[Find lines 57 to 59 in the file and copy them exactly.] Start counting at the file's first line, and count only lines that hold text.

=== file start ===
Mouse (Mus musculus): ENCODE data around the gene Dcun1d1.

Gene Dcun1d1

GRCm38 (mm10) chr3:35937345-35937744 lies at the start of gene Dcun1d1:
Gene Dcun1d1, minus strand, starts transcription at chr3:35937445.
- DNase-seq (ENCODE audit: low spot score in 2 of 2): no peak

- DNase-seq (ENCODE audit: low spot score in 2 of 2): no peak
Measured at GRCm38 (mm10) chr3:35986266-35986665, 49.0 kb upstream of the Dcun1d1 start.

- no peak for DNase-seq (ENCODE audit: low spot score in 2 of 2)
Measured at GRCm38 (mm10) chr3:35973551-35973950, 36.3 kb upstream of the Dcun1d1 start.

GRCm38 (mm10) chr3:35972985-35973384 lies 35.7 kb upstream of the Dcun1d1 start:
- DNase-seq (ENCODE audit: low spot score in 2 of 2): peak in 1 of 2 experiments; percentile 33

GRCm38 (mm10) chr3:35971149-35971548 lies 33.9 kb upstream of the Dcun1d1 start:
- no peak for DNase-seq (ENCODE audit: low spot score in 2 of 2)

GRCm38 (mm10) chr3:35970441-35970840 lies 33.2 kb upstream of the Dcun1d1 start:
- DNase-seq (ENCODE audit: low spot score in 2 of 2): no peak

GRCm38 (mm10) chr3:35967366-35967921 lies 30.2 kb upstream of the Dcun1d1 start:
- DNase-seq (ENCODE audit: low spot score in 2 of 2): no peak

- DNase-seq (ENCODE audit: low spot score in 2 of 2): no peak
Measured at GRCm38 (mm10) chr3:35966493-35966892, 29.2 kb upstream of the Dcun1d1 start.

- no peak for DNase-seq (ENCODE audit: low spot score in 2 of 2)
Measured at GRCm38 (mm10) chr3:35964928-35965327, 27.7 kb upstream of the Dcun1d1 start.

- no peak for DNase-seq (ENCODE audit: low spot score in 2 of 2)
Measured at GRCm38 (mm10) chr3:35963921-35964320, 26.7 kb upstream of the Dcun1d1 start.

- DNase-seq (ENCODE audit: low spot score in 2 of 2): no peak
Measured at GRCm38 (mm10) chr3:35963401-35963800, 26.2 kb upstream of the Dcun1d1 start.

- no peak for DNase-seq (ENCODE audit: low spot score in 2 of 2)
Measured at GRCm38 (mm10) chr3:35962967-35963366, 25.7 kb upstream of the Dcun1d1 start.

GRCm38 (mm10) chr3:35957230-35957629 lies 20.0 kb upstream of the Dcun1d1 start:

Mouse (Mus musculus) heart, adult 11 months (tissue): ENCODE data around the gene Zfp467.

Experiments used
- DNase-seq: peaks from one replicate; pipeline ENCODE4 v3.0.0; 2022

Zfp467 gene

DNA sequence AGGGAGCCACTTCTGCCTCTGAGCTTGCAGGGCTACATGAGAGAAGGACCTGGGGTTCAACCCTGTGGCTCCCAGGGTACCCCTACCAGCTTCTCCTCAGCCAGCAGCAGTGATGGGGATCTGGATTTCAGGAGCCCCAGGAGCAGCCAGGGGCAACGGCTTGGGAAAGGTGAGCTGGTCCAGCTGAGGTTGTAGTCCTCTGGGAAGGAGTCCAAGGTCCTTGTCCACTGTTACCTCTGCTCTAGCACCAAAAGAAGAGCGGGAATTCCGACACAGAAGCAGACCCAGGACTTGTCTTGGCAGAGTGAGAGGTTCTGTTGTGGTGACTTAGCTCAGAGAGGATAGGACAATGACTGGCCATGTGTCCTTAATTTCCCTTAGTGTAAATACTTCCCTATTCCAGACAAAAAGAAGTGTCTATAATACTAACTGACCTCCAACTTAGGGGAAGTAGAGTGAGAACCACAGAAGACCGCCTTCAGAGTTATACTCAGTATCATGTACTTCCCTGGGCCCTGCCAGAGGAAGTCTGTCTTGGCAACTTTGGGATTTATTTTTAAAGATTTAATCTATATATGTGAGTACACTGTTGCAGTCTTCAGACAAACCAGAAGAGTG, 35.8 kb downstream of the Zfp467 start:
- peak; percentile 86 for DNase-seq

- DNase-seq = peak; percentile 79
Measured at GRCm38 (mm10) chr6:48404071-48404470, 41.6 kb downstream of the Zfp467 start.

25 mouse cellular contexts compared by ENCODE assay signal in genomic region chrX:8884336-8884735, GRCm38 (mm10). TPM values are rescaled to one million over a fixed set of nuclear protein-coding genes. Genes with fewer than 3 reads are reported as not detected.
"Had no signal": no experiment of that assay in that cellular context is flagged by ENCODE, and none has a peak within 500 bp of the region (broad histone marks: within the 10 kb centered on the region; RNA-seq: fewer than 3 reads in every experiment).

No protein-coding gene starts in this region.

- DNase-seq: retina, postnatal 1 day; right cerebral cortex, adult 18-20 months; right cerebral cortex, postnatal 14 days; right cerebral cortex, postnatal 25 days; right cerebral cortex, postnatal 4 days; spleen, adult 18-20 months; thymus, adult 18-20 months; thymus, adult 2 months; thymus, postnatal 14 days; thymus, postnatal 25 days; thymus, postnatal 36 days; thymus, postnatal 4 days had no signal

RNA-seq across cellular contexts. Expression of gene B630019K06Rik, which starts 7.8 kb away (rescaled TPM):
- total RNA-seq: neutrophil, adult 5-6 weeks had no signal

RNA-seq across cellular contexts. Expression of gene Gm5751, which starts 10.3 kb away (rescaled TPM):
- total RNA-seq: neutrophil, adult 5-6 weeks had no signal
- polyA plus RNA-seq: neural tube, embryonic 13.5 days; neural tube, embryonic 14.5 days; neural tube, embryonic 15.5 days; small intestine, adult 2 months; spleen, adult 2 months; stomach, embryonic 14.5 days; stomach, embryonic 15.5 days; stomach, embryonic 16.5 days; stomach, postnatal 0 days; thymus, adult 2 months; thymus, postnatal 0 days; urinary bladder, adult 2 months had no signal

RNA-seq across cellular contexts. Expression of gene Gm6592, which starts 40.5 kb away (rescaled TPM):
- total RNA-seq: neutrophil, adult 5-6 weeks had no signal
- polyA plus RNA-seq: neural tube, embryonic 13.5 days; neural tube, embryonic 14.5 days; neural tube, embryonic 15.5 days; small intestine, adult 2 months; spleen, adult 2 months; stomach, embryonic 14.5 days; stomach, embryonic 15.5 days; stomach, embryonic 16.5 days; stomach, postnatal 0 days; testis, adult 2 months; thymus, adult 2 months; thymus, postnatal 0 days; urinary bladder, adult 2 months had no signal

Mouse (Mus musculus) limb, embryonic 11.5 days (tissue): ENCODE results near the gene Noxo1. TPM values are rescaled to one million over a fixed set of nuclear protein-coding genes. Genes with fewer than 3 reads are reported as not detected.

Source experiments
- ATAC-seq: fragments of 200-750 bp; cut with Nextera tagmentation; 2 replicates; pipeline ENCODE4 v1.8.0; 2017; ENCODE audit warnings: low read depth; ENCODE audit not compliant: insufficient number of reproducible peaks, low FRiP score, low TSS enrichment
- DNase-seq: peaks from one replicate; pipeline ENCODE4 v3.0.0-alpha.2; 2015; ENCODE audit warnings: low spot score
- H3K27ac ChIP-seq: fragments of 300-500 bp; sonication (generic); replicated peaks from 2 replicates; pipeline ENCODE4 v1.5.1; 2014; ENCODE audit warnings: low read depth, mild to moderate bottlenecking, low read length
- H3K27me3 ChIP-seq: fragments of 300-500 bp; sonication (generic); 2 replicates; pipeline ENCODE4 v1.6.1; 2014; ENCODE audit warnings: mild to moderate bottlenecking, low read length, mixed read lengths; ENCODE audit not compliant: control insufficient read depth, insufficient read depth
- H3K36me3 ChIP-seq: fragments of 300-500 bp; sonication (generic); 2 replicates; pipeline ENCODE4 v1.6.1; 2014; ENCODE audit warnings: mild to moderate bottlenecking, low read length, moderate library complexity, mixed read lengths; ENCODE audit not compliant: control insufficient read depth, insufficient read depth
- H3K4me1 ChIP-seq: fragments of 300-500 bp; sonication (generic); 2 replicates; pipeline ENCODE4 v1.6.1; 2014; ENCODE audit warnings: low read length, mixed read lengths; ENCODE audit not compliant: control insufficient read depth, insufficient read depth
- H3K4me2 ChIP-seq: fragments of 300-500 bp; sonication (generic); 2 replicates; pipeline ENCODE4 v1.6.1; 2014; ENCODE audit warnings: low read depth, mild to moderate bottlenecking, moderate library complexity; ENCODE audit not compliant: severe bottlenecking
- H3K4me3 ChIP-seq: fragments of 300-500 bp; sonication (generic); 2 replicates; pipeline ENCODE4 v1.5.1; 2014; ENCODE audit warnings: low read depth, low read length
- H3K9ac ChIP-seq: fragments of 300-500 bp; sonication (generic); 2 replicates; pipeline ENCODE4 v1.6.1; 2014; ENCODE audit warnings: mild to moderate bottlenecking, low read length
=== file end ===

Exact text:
- H3K4me2 ChIP-seq: fragments of 300-500 bp; sonication (generic); 2 replicates; pipeline ENCODE4 v1.6.1; 2014; ENCODE audit warnings: low read depth, mild to moderate bottlenecking, moderate library complexity; ENCODE audit not compliant: severe bottlenecking
- H3K4me3 ChIP-seq: fragments of 300-500 bp; sonication (generic); 2 replicates; pipeline ENCODE4 v1.5.1; 2014; ENCODE audit warnings: low read depth, low read length
- H3K9ac ChIP-seq: fragments of 300-500 bp; sonication (generic); 2 replicates; pipeline ENCODE4 v1.6.1; 2014; ENCODE audit warnings: mild to moderate bottlenecking, low read length